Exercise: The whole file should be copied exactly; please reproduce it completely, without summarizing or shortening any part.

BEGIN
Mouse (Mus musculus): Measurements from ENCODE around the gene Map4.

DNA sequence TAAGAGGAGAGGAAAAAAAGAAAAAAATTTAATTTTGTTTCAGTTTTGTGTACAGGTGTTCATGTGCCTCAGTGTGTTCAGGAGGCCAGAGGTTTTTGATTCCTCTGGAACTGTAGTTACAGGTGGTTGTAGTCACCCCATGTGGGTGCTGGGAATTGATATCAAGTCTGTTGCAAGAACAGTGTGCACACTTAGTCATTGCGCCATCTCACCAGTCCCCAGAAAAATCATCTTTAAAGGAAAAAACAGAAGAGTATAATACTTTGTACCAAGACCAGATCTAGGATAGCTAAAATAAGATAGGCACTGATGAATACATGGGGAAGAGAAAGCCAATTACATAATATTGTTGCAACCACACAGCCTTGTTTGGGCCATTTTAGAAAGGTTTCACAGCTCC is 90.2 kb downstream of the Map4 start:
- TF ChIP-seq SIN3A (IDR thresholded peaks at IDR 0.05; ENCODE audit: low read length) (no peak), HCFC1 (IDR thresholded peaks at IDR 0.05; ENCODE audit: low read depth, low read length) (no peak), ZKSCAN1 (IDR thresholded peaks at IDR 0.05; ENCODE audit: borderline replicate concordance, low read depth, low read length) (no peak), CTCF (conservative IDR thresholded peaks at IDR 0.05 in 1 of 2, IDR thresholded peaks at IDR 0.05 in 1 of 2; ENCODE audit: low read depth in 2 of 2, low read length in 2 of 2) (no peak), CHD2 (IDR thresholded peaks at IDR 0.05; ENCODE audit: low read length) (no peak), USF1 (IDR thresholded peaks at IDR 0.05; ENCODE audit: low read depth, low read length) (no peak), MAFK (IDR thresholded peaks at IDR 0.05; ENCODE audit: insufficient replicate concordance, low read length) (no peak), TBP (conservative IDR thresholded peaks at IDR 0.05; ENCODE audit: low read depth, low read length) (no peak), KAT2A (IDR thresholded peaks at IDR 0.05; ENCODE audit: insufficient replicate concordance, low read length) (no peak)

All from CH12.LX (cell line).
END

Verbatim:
Mouse (Mus musculus): Measurements from ENCODE around the gene Map4.

DNA sequence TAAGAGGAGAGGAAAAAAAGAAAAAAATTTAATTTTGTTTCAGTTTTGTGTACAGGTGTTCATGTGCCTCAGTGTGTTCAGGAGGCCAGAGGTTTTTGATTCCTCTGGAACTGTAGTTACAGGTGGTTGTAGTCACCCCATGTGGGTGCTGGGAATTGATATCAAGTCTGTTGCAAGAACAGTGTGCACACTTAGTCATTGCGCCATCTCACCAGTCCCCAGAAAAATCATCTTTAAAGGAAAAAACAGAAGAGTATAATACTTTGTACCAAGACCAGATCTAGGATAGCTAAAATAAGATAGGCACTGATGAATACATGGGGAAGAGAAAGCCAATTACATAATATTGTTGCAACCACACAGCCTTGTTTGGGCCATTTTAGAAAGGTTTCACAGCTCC is 90.2 kb downstream of the Map4 start:
- TF ChIP-seq SIN3A (IDR thresholded peaks at IDR 0.05; ENCODE audit: low read length) (no peak), HCFC1 (IDR thresholded peaks at IDR 0.05; ENCODE audit: low read depth, low read length) (no peak), ZKSCAN1 (IDR thresholded peaks at IDR 0.05; ENCODE audit: borderline replicate concordance, low read depth, low read length) (no peak), CTCF (conservative IDR thresholded peaks at IDR 0.05 in 1 of 2, IDR thresholded peaks at IDR 0.05 in 1 of 2; ENCODE audit: low read depth in 2 of 2, low read length in 2 of 2) (no peak), CHD2 (IDR thresholded peaks at IDR 0.05; ENCODE audit: low read length) (no peak), USF1 (IDR thresholded peaks at IDR 0.05; ENCODE audit: low read depth, low read length) (no peak), MAFK (IDR thresholded peaks at IDR 0.05; ENCODE audit: insufficient replicate concordance, low read length) (no peak), TBP (conservative IDR thresholded peaks at IDR 0.05; ENCODE audit: low read depth, low read length) (no peak), KAT2A (IDR thresholded peaks at IDR 0.05; ENCODE audit: insufficient replicate concordance, low read length) (no peak)

All from CH12.LX (cell line).